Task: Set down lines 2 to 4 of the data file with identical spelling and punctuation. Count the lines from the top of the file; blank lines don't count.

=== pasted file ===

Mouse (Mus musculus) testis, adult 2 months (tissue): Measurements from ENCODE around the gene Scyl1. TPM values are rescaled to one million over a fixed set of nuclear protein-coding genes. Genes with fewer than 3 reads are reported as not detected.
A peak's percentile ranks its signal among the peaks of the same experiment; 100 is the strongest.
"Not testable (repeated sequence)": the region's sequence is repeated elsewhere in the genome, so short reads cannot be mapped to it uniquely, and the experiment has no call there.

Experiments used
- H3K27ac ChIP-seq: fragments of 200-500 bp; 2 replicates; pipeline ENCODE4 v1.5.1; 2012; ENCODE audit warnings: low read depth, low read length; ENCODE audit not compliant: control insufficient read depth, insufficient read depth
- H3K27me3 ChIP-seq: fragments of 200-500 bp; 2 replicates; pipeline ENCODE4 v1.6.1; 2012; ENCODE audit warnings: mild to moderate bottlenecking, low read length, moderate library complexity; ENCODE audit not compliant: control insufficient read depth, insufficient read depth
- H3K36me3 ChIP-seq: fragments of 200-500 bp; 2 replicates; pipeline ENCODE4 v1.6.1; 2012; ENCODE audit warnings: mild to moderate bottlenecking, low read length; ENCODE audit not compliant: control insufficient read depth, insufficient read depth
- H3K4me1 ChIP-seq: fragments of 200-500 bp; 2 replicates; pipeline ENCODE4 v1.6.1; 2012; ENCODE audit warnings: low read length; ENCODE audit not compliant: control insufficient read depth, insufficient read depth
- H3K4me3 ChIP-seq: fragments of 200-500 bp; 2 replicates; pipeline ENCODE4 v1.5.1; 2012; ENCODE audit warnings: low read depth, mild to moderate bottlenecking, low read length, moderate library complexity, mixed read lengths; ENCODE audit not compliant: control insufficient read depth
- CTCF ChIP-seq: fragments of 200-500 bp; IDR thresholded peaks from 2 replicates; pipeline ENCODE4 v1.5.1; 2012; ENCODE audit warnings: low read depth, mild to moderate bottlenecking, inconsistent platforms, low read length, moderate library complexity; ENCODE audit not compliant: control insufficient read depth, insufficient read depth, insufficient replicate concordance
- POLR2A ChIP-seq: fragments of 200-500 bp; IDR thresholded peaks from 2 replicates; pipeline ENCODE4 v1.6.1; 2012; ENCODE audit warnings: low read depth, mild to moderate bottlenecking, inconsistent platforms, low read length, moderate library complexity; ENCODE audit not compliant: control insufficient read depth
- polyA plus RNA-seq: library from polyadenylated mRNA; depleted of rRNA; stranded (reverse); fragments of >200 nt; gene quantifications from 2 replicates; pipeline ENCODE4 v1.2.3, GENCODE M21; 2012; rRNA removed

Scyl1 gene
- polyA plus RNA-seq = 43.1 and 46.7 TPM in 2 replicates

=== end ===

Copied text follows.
A peak's percentile ranks its signal among the peaks of the same experiment; 100 is the strongest.
"Not testable (repeated sequence)": the region's sequence is repeated elsewhere in the genome, so short reads cannot be mapped to it uniquely, and the experiment has no call there.

Experiments used